As a scholar in theology and a person who believes in a loving and creative life force at the centre of all things, I nevertheless respectfully place my perspective alongside those of others who may come from a totally different understanding of reality.
Hope is, in itself, an act of faith - not, of course, faith which is necessarily religious. It can equally be what I would call a foundational expectation of joy. To live with hope is to be fully alive and to give up hope is the entry into death. Hope rises in the human spirit and challenges what is with the dream of what might be.
I have had enough tough journeys in my own life to know that any superficial approach to the inviting of the dream of joy is an offence and a betrayal of those who enter the grave and costly struggles for universal hope. Hope is often hard-won. Its cost is sometimes life itself.
I want to suggest that the diminishing of hope is fundamentally about the undermining of ethical life in general. Oddly enough, I don’t think that hope is dependent on people doing the right thing all the time - obviously none of us do that. It is about doing our best and genuinely accepting responsibility when we make mistakes.
Hope thrives on encouraging reference points in the lives of others and our capacity to trust those who lead us. It is rebuilt when integrity rises up before us and reminds us of who we can be and who we sometimes have been.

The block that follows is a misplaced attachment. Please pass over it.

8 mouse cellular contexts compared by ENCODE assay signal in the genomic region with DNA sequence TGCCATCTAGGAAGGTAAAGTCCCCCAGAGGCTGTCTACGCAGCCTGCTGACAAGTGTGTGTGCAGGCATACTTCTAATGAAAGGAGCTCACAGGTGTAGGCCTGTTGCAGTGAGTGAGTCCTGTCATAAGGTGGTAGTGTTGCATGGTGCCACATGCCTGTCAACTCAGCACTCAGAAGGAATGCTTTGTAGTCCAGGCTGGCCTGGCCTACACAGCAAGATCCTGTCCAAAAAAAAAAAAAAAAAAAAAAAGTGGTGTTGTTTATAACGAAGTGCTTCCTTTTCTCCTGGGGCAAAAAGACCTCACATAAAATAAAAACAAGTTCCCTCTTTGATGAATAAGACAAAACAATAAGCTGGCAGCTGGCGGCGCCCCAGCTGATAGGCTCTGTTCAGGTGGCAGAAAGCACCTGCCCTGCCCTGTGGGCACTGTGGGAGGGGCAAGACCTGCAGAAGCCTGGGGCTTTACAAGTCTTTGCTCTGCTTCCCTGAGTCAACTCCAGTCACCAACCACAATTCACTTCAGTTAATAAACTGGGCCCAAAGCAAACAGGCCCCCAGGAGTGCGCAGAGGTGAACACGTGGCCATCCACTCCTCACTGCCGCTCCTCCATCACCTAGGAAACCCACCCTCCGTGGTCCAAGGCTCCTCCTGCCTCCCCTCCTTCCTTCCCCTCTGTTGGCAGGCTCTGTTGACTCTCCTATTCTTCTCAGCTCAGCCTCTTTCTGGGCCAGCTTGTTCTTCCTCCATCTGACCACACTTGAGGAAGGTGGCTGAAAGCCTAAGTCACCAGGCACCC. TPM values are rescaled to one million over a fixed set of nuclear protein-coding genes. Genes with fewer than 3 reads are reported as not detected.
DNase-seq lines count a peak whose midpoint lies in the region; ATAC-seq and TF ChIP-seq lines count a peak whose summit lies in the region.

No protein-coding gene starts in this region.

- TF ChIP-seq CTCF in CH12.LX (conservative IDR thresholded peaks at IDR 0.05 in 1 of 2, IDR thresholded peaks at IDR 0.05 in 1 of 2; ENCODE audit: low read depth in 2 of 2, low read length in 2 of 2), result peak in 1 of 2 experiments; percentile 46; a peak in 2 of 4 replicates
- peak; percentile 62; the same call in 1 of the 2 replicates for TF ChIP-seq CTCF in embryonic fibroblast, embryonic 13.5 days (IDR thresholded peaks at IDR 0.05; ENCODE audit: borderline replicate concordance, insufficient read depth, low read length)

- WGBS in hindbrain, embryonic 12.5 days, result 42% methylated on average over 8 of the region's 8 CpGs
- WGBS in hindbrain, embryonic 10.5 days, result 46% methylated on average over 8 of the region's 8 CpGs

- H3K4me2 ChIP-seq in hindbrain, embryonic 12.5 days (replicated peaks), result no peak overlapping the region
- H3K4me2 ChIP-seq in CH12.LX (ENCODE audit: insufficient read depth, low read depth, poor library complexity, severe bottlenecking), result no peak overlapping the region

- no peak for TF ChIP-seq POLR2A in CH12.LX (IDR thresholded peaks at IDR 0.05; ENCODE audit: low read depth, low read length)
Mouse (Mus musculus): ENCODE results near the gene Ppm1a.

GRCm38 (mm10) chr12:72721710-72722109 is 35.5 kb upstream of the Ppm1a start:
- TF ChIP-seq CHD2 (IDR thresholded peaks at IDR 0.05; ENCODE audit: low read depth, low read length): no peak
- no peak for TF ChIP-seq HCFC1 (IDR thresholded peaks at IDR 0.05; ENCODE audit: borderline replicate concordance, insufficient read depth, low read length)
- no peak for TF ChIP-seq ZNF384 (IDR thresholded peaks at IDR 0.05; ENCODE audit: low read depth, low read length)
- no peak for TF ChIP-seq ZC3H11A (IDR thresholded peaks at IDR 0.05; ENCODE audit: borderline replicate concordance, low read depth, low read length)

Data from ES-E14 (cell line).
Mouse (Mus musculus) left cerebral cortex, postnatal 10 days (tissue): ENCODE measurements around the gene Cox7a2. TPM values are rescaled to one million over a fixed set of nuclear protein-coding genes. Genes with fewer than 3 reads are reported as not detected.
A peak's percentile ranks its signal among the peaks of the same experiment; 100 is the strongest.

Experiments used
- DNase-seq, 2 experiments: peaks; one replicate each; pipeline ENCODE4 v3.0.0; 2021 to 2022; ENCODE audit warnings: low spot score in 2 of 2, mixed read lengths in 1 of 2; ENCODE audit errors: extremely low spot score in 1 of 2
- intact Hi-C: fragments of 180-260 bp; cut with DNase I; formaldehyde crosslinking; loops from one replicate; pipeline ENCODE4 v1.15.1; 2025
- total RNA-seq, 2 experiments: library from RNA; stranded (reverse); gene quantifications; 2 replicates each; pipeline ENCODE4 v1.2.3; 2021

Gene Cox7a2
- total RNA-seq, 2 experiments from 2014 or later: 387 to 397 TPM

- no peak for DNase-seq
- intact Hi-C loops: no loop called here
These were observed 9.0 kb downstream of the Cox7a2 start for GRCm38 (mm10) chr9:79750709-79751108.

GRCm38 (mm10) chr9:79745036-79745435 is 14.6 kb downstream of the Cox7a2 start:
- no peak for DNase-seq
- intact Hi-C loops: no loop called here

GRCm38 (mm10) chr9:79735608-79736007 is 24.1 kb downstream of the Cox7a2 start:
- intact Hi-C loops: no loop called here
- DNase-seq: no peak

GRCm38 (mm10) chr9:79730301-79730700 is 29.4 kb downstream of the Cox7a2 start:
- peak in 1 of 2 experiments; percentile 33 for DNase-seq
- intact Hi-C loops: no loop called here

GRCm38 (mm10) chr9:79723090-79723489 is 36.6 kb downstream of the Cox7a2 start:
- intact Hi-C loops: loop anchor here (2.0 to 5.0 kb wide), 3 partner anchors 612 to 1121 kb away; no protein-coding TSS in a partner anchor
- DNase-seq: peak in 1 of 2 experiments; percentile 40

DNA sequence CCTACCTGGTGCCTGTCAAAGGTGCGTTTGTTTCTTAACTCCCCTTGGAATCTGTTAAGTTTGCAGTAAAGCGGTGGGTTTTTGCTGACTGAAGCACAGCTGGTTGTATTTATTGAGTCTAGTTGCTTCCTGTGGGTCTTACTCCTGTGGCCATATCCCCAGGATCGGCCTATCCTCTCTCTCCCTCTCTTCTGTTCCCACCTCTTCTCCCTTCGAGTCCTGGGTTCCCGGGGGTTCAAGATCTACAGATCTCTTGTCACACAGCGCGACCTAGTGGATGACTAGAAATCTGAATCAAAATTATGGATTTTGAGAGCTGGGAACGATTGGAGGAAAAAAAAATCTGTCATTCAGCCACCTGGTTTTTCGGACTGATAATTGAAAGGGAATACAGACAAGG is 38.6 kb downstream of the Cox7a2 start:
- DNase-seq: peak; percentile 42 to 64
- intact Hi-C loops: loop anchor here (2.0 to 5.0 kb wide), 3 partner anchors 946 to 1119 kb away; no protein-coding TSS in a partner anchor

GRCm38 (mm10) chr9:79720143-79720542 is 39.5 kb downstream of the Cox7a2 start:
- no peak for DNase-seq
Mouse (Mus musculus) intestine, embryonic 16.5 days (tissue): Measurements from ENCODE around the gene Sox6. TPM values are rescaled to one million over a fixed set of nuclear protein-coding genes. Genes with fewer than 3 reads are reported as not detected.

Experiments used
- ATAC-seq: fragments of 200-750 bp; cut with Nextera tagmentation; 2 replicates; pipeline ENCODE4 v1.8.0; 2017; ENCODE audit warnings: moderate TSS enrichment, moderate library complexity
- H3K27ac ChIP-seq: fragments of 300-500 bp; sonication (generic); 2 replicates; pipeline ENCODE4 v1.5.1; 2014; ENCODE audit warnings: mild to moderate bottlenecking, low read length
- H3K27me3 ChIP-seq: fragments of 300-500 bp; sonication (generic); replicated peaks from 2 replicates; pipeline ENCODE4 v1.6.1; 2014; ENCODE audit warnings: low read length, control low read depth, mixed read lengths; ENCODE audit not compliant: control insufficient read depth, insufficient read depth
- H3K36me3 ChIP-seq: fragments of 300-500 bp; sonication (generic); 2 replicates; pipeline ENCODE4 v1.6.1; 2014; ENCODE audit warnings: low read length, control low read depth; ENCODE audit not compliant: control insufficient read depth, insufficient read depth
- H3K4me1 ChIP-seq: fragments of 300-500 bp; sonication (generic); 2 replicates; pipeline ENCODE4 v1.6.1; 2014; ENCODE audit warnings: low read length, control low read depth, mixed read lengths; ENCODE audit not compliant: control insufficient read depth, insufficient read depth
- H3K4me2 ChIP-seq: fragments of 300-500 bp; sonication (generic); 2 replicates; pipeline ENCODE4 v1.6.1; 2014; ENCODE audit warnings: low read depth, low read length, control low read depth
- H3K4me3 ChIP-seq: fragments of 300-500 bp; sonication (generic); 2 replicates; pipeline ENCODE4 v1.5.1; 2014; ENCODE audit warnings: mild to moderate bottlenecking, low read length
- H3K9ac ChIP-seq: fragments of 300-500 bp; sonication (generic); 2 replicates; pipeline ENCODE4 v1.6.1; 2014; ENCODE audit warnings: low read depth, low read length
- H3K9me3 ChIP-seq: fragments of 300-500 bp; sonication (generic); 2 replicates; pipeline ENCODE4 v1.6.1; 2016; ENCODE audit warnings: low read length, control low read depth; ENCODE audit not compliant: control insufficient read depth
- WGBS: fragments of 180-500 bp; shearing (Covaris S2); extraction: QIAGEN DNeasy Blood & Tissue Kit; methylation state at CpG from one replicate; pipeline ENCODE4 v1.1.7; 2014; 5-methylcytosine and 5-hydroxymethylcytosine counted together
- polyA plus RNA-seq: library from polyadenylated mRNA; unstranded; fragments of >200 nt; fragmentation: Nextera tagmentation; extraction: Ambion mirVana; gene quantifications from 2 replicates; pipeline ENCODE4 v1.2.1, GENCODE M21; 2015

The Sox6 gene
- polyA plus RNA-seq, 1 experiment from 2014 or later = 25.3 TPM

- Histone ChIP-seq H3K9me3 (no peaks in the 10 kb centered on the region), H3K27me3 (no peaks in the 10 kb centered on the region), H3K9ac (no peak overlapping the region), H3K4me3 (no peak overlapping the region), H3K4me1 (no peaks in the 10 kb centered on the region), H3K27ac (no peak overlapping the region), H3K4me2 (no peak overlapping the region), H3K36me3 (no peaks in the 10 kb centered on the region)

It is an irony that, as we are surrounded by incessant talk of “Australian values”, we are demonstrating such a paucity of ordinary human values in our corporate, political and social life - both here and globally. Mary Zournazi, editor of the book Hope (Pluto Press 2002), in my view, rightly says, “The success of right-wing governments ... lies in reworking hope in a negative frame. Hope masquerades as a vision, where the passion and insecurity felt by people become part of a call for national unity and identity. ... It is a kind of future nostalgia, a ‘fantastic hope’ charged by a static vision of life and the exclusion of difference.”
I would also suggest that genuine hope is automatically diminished when we define ourselves as good and others as evil. We enter the most dangerous territory of all, in fundamentalism - that which engages us with an absence of doubt.
Having said that, I want to now discuss five main strategies for the restoration of hope:
Determined perseverance with analysis
The incessant spin in our environment creates, what I would call, a superficial virtual reality. This “reality” is founded on brief grabs of ill-considered information and propaganda, which usually advantages the speaker or writer rather than inviting analysis. It regularly dismisses alternative views with stereotypical labelling of their authors and without any genuine discussion of the ideas presented.
To take just one issue - why do we not hear responsible people pointing out that we, of the so-called “west”, do not require of ourselves and our friends what we so self-righteously demand of other countries? Now that our friends are well-armed, these countries virtuously sign non-proliferation treaties and act as though others like Iran and North Korea are shocking and aggressive when they want to have the same destructive toys we and our friends have.
One of the ways in which we might raise the possibility of our so-called enemies contributing to hope is by acting towards them with honesty and integrity.
We hold world trade negotiations as though we are doing good works for the world when they are primarily for our own benefit.
This article is an edited version of a speech given to the 2006 Annual Conference of the Independent Scholars Association of Australia held at the National Library of Australia, October 19-20, 2006.
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